This man, whom I will call Peter X, was a decent, hard-working individual, who made it a point to respond quickly to concerns of constituents. There was, however, one big, black mark against him -- he was not part of the Mayor's inner circle of Council cronies, and he stated to me that while he would do his best, my chances were slim.

"But Peter," I argued, "The property three lots away just took down a tree in similar position."

"Simone, that property is in a different Ward, and that particular Councillor is part of the Executive Council"

"You mean the Mayor's Star Chamber."

"Oh, that's good. Henry VII would approve." (I told you he was decent and hard working. I should have mentioned that he was educated as well). "There is one Councillor, Joe X, that has, if you'll pardon the phrase, 'tree power'. Indeed, around Council he is known as The Italian Tree Emperor. Now if you could get him to agree --"

"He's Italian?" An idea was beginning to form. "Peter, say no more. I'll take it from there."

My next call was to an old enemy, but an enemy who owed me one. It was time to call in the marker. After some back and fill with various associates, I got him on the line.


"Don Guido. Lady Simone Strunsky here."

There was a moment's silence, then came recognition. "Ah, Simone, how goes the saying? Ah, yes, 'Our eyes have met, our thighs not yet.'" Oh, c'mon, give him credit -- the guy was pushing eighty.

"My thighs are just fine, grazie. But I do need a small favour."

"And why should I do you a favour? After wrecking that nice little earner I was involved with in Bosnia. Really, bella."

"That was because you were supporting the trafficking of women. Which, I'm glad to say, I note that you've quit. Now, I ask you to remember a certain warehouse in Palermo."

There was a longer silence this time. What I hoped he was remembering was a very nasty bomb that had been planted by the Italian Red Brigade in said warehouse, a warehouse right next to a factory wherein most of the money extorted by the Sicilian Mafia was kept for later and careful disbursement. I, along with some British colleagues, had been instrumental in defusing that bomb, not, to be sure, to save the factory next door, but to save the city. Half of Palermo would have been blown to bits.

I was also hoping that he recalled the dozen roses he had sent to my London flat, along with a profuse thank you and the terse phrase, 'I owe you one.'

Finally, Don Guido spoke. "Si, I am a bit in your debt. What is the situation?

I explained, and was informed that 'he would make a few calls', to see what could be done. He also stressed that all debts were now repaid, to which I agreed. Too much dancing with the devil is dangerous. The devil won't change, but you will.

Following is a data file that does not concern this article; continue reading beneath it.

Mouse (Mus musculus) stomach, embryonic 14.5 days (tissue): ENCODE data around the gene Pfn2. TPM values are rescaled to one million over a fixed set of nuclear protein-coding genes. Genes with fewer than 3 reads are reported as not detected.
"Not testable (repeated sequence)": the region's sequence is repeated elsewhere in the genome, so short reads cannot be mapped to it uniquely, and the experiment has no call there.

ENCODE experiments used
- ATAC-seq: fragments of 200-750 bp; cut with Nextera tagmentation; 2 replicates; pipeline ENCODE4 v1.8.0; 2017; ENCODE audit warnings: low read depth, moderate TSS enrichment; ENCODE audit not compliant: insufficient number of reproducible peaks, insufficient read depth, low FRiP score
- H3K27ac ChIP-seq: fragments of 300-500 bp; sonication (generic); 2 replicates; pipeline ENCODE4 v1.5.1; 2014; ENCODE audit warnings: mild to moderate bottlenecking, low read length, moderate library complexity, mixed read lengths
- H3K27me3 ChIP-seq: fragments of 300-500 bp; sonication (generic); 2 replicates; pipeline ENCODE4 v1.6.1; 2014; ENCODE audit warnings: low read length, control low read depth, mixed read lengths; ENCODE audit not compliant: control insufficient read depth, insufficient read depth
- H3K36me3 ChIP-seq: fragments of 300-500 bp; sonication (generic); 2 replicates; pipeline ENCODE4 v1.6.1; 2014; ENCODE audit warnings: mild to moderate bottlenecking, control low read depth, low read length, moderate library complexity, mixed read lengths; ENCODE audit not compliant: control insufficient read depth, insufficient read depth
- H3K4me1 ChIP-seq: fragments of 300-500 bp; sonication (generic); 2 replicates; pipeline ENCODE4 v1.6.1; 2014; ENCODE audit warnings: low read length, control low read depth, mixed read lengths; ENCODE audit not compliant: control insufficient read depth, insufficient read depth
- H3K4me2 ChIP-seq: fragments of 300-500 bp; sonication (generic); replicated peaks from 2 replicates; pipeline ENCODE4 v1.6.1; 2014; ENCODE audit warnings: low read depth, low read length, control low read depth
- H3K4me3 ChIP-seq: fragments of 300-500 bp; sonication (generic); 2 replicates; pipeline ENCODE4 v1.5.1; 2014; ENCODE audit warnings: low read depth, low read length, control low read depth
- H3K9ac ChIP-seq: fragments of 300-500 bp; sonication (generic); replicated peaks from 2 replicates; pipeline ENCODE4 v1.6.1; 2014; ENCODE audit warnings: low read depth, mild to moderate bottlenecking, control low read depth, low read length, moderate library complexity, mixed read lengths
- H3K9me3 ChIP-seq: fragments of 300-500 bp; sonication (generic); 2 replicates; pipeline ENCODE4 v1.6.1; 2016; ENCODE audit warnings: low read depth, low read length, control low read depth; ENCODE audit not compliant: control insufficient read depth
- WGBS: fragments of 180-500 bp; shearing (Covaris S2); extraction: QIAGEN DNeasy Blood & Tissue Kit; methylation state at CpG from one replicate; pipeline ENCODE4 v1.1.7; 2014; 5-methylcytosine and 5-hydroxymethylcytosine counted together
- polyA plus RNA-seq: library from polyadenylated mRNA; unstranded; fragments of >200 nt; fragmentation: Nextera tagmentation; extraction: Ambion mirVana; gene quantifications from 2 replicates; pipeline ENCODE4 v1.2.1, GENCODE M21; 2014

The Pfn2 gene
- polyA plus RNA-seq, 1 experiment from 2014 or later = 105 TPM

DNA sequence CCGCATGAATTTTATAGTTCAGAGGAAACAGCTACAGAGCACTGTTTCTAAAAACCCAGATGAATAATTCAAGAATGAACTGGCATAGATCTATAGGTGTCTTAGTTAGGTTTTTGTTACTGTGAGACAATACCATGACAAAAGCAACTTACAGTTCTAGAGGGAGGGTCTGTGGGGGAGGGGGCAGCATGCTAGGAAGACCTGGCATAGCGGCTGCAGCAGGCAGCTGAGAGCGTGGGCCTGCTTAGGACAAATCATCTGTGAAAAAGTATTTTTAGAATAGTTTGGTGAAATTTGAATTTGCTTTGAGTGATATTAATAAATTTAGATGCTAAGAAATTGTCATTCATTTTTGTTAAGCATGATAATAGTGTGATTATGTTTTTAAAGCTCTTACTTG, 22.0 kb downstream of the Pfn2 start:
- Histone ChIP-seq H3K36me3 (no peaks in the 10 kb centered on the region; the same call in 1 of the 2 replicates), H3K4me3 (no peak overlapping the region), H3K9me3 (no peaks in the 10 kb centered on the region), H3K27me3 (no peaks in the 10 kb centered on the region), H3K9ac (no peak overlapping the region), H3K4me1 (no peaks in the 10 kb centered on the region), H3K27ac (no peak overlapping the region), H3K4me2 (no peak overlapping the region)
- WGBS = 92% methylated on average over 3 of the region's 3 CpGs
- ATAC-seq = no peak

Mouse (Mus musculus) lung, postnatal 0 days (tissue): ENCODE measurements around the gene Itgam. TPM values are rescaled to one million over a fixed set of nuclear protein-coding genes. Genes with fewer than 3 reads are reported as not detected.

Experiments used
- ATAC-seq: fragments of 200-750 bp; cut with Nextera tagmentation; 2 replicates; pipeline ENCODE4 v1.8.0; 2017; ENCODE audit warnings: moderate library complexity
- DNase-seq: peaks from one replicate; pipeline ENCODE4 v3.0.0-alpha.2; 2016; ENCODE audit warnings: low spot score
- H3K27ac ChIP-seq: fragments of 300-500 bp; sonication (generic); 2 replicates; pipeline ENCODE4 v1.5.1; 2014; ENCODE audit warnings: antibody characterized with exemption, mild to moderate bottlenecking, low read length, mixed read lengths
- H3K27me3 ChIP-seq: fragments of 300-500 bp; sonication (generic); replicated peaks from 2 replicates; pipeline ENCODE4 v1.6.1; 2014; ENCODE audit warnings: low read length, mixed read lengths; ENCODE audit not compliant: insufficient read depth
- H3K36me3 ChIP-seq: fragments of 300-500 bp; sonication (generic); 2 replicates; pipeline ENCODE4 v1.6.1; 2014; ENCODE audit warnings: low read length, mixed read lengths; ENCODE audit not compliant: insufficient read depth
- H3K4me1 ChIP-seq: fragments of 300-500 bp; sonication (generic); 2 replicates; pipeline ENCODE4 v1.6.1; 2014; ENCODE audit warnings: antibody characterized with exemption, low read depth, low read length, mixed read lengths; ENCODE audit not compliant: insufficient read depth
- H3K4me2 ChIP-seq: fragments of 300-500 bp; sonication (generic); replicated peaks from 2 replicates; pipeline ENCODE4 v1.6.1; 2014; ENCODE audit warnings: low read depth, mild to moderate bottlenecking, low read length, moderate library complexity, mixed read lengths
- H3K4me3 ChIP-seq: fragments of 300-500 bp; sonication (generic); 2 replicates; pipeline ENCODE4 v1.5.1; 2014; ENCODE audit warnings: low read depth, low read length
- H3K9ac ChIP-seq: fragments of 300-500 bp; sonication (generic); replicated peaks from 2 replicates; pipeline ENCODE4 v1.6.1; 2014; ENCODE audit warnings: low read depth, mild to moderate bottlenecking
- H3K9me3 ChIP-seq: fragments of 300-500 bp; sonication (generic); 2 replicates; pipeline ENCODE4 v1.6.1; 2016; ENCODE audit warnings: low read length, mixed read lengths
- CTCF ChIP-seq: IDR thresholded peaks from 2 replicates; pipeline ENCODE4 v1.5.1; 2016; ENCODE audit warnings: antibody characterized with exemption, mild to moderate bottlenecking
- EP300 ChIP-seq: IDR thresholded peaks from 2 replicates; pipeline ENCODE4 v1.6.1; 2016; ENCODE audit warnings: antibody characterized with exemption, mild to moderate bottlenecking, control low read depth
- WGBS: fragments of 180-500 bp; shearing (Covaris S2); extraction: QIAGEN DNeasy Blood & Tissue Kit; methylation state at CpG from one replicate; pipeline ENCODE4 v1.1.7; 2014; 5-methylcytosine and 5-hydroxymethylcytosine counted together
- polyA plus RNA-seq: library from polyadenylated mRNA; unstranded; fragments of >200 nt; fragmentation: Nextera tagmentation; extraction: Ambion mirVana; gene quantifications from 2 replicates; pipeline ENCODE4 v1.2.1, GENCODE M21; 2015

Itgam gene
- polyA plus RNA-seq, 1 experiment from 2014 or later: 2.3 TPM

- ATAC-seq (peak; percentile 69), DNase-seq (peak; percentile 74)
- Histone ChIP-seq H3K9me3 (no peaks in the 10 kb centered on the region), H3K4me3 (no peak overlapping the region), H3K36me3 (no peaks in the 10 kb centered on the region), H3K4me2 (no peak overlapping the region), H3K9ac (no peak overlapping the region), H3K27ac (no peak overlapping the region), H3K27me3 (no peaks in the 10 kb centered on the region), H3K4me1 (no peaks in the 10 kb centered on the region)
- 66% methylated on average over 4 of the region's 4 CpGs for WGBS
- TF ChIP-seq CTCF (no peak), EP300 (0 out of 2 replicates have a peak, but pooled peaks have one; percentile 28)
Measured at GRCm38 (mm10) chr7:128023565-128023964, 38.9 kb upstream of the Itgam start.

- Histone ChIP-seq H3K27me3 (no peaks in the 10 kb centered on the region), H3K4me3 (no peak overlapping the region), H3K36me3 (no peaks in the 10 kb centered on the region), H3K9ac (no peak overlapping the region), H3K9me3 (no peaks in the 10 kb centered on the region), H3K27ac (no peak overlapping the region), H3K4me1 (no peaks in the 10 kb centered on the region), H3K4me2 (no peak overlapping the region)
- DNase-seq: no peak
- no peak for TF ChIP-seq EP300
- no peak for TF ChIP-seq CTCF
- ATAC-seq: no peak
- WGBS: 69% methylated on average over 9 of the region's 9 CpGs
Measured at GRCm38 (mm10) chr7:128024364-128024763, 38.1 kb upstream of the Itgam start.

Two days later, a permit to cut down the tree arrived by Fed Ex, and shortly after that a city crew took down the tree, while at the same time a second city crew made short work of repairing my water pipe. Such service!

It was Irving (he can find out about most anything) who peeled the onion on this one, and I learned the following. Apparently, Joe X had initially resisted Don Guido's suggestion that I be awarded a permit. This attitude changed rapidly when he woke the next morning to find he was sleeping next to the bloody head of a chipmunk.

Satisfied that the whole barking mad incident was over, but feeling a twinge of guilt about the chipmunk, I wrote a hefty cheque to the S.P.C.A.

Tuesday, May 5, 2009

Free Speech and Film: The Repast

So. Daughter and Irving had gone off to this crazy film shoot. I had decided not to attend, for three good reasons:

1) I had no wish to see Victoria suspended by the ankles. Not the sort of things mothers' delight in.

2) A film shoot is boring, and takes forever, what with gaffers and gofers all over the place, and all afflicted with importance.

3) I had some homework to do. Apparently I am being sued by the City Council for what I did to a tree on my property, and I wanted to get my ducks in order before contacting my lawyers, the prestigious firm of Lambaste, Lambaste and McScroo. More about that in my next report.

From my terrace at the Manor, morning croissants and coffee finished, I saw that my driver Ahmed had brought the limo back. I went to greet the passengers, Irving and my daughter, who, I was glad to note, was still in one piece.

"How did it all go?" I asked Irving.

"It was great," said Victoria.

"Very well indeed," said Irving. "I arranged the ropes in a certain way -- "

"I don't want to know."